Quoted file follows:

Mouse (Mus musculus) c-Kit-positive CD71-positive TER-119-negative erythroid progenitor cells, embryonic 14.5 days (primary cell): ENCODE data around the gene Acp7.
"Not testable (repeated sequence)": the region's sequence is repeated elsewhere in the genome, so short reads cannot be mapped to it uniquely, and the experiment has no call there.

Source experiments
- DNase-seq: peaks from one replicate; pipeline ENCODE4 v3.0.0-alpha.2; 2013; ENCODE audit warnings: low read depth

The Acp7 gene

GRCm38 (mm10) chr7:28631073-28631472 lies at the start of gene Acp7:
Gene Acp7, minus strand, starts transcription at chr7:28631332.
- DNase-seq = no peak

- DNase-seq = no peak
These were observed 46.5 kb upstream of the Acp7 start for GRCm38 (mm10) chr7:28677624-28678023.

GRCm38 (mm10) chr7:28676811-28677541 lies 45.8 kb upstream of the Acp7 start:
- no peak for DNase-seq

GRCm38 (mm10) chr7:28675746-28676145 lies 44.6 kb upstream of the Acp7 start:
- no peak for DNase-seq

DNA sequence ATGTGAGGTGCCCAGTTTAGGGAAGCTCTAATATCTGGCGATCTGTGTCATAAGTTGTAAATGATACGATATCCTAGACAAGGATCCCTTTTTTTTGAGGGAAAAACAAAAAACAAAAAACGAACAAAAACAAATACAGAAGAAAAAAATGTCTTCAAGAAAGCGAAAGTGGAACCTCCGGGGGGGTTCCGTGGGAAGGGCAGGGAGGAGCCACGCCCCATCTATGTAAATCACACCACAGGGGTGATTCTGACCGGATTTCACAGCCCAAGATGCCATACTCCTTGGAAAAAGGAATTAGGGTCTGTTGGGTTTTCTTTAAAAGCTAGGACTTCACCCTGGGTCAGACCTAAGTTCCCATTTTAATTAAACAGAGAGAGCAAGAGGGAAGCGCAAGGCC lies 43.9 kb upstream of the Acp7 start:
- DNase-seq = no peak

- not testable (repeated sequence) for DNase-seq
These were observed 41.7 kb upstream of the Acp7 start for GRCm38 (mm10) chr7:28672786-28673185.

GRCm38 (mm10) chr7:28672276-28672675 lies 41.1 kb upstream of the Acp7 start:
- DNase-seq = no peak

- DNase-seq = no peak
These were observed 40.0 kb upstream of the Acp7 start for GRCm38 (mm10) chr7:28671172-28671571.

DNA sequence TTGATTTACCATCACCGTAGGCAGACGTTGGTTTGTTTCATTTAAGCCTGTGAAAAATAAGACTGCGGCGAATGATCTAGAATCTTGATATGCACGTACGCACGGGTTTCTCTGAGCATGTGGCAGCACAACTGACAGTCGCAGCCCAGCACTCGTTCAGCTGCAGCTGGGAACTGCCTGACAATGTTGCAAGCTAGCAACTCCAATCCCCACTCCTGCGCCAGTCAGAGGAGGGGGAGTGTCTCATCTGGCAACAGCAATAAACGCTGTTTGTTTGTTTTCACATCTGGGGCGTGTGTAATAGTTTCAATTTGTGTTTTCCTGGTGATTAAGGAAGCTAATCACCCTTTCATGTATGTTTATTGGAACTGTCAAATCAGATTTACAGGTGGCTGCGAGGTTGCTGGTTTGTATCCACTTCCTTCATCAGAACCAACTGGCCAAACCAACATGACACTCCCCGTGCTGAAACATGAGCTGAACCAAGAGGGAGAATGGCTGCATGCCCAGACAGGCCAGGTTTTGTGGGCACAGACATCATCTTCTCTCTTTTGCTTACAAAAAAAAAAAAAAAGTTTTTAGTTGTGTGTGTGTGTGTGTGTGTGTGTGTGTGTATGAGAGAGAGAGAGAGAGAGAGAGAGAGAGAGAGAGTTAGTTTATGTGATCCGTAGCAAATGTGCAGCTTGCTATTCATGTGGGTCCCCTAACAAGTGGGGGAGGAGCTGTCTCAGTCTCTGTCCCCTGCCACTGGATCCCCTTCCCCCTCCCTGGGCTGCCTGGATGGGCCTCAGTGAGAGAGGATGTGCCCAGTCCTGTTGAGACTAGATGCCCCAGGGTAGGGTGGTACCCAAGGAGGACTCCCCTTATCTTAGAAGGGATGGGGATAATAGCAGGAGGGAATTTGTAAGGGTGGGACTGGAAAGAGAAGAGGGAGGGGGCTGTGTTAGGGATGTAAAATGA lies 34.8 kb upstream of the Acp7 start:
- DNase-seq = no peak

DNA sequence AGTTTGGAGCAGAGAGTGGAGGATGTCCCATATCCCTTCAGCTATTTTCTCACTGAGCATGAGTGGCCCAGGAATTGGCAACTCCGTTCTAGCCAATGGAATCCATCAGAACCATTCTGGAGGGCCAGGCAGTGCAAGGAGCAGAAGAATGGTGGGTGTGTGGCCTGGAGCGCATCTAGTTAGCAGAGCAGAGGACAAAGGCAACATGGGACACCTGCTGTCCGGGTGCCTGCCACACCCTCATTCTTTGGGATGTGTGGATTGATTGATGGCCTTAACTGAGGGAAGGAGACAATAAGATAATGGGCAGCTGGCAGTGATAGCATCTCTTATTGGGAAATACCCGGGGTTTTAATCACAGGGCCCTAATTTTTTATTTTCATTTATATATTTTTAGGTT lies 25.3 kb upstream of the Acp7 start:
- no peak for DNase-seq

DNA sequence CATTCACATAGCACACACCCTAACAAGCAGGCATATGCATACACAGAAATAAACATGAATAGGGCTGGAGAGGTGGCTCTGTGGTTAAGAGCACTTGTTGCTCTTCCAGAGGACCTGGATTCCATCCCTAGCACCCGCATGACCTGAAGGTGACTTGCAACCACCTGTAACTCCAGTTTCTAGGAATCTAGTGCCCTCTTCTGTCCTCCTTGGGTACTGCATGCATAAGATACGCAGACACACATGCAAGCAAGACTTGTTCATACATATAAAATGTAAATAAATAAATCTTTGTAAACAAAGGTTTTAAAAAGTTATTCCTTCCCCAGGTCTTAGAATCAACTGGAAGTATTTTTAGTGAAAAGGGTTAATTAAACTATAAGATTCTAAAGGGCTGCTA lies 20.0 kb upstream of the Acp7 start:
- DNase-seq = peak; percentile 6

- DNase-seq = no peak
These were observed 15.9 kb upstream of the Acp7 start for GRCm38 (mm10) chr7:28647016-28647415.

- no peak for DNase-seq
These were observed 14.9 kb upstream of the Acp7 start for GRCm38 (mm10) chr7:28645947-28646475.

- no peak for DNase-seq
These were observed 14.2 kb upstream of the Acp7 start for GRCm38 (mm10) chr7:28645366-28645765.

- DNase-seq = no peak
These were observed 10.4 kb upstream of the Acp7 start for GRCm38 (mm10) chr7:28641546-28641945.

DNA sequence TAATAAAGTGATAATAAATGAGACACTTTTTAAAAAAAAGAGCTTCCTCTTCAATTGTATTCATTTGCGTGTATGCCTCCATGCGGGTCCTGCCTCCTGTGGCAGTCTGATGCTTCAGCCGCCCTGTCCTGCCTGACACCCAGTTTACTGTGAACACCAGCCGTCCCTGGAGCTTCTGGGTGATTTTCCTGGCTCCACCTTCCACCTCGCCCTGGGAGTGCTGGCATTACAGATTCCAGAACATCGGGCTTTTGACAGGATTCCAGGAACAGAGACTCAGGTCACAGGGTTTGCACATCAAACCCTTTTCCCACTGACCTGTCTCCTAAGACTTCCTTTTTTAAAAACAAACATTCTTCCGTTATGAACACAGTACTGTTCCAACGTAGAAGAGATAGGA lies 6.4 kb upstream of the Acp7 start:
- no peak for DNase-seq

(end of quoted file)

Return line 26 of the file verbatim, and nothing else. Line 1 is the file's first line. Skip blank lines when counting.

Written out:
- no peak for DNase-seq